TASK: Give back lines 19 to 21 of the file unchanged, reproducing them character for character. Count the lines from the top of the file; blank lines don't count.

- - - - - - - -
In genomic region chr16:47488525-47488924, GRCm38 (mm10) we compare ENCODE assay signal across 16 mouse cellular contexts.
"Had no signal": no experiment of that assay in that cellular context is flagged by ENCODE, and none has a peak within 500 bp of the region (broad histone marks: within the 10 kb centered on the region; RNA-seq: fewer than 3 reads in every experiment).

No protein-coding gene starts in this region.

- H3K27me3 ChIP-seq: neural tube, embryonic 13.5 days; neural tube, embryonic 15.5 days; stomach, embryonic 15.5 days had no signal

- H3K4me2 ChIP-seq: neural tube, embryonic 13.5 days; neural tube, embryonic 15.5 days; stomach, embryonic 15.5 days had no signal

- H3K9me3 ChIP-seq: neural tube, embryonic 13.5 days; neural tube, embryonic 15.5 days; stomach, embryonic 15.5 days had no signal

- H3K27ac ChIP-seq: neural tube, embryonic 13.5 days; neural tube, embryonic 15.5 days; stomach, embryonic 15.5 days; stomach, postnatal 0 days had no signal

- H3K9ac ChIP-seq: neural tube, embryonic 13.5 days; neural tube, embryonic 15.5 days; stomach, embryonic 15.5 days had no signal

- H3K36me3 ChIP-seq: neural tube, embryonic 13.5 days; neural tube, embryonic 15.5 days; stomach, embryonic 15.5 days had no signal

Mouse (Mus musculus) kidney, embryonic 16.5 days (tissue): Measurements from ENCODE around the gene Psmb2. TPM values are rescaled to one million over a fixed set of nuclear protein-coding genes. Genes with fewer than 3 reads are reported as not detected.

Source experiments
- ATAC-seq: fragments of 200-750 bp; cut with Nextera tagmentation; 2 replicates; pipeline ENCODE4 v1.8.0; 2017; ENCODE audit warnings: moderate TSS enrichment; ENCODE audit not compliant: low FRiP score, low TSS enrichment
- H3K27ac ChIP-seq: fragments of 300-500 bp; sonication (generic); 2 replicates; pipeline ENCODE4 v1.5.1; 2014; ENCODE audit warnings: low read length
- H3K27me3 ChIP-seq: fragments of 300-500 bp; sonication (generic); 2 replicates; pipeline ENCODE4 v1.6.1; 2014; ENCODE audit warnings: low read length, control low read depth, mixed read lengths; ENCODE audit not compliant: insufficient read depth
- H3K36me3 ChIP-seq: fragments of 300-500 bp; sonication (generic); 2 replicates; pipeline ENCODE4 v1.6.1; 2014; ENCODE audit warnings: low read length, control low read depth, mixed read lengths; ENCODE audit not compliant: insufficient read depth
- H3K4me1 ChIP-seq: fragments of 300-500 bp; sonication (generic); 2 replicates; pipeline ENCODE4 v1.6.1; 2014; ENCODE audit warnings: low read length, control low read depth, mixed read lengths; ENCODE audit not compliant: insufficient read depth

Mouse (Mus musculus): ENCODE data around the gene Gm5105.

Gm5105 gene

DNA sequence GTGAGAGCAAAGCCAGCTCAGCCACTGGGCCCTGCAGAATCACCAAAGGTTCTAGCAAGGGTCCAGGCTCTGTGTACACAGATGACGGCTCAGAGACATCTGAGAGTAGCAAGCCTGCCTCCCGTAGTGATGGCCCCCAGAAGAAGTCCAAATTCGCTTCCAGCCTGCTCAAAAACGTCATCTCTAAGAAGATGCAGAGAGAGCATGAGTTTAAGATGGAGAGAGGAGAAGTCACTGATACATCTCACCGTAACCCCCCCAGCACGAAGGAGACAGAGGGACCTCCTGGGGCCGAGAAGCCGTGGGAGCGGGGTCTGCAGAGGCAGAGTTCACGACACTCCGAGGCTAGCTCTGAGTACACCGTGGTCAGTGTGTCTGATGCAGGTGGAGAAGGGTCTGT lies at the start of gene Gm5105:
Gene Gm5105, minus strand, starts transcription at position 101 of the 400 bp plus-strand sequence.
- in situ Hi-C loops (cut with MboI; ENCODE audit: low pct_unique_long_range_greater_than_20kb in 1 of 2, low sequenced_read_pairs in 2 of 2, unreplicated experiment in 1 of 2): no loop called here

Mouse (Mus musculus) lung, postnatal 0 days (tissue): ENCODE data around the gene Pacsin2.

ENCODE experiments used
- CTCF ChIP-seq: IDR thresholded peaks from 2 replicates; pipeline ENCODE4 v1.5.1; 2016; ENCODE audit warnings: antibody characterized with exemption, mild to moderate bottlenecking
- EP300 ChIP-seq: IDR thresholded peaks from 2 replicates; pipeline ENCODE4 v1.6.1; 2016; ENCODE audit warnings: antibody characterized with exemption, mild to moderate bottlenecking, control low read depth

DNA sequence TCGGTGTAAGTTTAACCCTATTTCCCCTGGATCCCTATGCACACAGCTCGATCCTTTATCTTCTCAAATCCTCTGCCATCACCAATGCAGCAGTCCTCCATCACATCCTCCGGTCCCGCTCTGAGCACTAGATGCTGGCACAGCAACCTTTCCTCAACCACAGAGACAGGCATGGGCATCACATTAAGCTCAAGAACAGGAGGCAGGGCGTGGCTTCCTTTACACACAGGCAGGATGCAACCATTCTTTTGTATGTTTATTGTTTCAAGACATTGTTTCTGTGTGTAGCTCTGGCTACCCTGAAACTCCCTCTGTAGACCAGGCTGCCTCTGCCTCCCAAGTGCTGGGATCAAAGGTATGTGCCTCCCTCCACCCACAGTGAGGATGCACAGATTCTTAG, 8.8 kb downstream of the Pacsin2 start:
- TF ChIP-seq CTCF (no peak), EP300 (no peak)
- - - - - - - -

DNA sequence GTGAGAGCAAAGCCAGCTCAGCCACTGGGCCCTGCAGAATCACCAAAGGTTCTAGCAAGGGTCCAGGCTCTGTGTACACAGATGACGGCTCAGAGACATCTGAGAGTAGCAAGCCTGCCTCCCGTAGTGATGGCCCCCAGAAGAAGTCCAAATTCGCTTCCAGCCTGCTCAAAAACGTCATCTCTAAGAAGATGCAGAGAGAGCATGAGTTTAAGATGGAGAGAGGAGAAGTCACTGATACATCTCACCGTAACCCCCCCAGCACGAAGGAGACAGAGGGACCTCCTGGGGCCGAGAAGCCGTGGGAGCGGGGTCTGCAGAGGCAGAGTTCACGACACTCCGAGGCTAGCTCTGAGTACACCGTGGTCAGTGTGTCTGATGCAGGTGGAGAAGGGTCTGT lies at the start of gene Gm5105:
Gene Gm5105, minus strand, starts transcription at position 101 of the 400 bp plus-strand sequence.
- in situ Hi-C loops (cut with MboI; ENCODE audit: low pct_unique_long_range_greater_than_20kb in 1 of 2, low sequenced_read_pairs in 2 of 2, unreplicated experiment in 1 of 2): no loop called here